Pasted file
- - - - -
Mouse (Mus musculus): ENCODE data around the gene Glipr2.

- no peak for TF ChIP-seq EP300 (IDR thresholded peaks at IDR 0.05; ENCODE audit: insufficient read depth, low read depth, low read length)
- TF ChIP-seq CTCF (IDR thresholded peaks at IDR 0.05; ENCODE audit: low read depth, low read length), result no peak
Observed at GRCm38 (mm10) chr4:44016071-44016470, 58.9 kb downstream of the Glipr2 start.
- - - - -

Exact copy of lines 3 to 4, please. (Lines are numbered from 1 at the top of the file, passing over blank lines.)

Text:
- TF ChIP-seq CTCF (IDR thresholded peaks at IDR 0.05; ENCODE audit: low read depth, low read length), result no peak
Observed at GRCm38 (mm10) chr4:44016071-44016470, 58.9 kb downstream of the Glipr2 start.